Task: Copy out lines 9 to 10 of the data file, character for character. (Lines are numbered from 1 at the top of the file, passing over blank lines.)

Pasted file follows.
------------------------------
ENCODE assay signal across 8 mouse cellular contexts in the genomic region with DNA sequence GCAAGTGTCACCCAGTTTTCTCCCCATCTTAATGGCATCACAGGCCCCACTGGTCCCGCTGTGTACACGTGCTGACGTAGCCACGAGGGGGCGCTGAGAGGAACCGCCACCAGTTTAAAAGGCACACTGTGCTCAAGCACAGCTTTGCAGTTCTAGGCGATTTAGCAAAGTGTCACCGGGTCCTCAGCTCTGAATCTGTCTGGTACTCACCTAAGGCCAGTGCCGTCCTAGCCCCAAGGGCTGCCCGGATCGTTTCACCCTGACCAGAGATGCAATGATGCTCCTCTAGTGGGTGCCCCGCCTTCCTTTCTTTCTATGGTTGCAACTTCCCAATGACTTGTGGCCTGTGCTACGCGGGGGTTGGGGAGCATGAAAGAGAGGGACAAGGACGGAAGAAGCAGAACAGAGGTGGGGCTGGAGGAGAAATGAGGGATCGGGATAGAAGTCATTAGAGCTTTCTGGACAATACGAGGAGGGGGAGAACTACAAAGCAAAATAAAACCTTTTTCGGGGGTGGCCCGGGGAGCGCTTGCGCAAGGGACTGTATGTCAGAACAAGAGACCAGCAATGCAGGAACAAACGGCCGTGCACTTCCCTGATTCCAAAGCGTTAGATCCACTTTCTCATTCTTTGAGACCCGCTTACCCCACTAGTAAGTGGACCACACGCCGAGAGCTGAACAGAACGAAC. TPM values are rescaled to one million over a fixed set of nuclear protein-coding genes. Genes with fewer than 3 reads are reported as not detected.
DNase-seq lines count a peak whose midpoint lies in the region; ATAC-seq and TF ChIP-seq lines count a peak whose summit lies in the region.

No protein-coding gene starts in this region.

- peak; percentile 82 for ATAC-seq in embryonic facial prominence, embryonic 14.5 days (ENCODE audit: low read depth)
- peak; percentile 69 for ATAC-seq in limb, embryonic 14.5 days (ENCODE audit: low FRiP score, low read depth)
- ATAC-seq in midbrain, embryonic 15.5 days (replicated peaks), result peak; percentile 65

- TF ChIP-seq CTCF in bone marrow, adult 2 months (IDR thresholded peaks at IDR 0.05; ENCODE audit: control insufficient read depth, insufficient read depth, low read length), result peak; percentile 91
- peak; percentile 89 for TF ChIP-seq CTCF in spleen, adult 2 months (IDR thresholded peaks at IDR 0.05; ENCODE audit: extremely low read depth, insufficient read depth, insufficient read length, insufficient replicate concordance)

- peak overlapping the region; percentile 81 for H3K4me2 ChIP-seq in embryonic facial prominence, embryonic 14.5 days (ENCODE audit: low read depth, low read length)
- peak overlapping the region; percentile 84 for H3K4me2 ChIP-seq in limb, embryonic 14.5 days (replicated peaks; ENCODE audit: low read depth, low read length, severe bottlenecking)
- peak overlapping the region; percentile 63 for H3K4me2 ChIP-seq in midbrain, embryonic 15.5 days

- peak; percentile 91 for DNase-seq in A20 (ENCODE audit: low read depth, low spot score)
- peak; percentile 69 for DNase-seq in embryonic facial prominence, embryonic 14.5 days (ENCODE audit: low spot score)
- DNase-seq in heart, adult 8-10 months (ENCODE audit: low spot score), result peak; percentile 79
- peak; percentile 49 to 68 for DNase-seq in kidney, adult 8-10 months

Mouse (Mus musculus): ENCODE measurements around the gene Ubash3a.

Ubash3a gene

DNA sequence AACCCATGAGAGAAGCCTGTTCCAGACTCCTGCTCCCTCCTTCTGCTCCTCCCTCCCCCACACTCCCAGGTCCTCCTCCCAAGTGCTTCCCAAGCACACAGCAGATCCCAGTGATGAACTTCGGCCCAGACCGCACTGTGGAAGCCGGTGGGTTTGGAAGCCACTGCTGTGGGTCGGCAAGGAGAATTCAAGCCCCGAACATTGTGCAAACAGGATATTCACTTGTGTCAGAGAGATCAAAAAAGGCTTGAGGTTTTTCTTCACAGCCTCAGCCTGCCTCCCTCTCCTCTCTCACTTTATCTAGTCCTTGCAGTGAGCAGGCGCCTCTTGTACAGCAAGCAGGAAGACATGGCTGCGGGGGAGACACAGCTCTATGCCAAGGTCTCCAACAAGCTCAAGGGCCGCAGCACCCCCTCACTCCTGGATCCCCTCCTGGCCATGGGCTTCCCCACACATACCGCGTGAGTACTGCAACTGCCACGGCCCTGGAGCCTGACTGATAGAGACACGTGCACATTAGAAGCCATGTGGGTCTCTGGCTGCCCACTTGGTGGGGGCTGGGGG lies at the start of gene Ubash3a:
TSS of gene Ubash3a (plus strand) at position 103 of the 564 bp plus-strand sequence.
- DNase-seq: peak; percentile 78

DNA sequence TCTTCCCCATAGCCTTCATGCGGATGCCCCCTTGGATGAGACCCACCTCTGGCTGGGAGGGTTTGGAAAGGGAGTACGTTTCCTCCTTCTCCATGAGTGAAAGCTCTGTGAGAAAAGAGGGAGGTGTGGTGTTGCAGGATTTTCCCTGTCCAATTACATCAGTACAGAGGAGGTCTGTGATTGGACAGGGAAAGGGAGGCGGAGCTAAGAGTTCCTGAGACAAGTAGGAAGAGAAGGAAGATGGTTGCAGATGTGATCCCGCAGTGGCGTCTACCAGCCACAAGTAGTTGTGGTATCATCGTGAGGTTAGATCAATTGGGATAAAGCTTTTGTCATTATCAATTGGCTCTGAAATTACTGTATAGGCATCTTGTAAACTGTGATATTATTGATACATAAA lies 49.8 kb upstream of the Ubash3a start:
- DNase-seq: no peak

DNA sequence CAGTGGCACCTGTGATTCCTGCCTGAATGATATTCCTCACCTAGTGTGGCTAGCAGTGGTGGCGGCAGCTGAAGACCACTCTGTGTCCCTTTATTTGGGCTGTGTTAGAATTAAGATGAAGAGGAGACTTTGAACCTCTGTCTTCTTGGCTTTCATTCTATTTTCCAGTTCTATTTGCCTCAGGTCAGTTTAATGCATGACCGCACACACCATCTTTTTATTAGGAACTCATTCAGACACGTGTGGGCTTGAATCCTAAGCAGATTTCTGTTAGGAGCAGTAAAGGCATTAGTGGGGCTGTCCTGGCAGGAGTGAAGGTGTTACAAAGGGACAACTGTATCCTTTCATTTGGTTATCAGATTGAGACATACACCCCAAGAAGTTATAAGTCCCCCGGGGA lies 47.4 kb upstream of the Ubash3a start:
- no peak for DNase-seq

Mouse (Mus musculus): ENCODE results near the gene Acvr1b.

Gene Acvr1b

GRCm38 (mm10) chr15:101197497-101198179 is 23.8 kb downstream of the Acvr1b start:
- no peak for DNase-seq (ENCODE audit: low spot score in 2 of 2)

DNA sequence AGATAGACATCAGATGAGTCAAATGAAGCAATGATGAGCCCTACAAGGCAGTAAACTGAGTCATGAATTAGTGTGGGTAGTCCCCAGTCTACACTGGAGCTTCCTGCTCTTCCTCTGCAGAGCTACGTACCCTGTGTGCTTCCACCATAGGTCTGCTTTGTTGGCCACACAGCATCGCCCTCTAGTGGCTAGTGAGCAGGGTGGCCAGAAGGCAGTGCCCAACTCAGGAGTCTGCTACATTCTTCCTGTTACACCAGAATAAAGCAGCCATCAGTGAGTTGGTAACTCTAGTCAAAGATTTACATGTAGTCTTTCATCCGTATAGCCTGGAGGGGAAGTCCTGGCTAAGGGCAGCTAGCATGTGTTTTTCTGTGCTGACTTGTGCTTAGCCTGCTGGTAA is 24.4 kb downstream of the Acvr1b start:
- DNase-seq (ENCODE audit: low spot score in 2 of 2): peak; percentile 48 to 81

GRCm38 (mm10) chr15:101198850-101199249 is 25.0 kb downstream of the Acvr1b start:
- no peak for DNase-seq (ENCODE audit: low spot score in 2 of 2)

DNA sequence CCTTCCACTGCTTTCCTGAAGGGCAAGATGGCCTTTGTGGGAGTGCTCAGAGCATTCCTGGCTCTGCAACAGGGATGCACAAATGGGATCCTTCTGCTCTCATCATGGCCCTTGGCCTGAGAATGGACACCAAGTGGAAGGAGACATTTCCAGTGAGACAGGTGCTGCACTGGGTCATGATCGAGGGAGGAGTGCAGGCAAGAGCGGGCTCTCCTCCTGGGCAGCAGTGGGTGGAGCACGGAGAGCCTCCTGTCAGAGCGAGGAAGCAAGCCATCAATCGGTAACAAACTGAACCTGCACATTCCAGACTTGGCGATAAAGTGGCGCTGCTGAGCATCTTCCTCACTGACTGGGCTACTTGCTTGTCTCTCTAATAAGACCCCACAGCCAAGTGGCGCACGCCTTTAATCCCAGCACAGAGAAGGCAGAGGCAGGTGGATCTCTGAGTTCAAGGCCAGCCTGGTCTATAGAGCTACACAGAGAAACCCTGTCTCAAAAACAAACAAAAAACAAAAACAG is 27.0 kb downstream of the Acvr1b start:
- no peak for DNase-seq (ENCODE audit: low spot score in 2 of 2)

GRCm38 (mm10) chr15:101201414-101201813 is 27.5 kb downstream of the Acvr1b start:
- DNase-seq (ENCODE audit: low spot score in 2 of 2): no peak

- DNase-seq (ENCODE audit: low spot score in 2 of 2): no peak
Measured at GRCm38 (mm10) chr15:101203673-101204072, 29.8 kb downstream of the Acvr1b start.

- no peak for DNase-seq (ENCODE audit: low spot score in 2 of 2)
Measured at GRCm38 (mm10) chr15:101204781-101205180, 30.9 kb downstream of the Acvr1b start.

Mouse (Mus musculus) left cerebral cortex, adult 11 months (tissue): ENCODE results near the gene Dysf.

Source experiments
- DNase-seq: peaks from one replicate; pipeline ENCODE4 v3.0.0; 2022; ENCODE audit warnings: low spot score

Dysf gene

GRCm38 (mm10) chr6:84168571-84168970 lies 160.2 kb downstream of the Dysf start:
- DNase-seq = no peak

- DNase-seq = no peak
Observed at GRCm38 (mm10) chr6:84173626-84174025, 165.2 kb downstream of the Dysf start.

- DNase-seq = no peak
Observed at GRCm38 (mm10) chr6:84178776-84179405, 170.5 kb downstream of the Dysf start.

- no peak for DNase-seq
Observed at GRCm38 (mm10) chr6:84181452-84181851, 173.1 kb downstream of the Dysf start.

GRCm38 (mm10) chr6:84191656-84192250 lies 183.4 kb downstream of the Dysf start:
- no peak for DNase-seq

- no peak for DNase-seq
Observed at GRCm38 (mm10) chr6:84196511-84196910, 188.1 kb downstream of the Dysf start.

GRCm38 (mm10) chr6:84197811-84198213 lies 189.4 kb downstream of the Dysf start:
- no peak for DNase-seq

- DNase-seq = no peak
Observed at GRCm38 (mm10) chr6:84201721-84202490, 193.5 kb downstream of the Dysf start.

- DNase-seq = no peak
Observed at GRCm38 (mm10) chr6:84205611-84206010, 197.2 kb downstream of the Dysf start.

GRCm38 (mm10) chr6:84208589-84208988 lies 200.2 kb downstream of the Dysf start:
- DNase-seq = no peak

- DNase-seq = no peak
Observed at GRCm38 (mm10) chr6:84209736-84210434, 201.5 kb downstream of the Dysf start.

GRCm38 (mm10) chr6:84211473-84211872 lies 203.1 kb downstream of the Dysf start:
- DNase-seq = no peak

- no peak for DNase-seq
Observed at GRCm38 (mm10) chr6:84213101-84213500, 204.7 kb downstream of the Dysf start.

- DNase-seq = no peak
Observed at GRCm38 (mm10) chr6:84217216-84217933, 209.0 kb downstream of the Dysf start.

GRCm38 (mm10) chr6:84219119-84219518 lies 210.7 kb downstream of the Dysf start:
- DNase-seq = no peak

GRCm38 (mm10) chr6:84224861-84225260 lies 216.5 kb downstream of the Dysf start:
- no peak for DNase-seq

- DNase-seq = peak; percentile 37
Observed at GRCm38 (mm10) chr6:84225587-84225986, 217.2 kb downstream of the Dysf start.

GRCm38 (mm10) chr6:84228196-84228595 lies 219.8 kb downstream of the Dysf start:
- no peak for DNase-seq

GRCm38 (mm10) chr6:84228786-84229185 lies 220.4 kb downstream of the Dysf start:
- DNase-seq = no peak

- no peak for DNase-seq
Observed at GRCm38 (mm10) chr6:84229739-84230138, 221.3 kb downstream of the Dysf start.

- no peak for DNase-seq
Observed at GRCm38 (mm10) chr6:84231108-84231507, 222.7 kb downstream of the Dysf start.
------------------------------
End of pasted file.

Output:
- peak overlapping the region; percentile 81 for H3K4me2 ChIP-seq in embryonic facial prominence, embryonic 14.5 days (ENCODE audit: low read depth, low read length)
- peak overlapping the region; percentile 84 for H3K4me2 ChIP-seq in limb, embryonic 14.5 days (replicated peaks; ENCODE audit: low read depth, low read length, severe bottlenecking)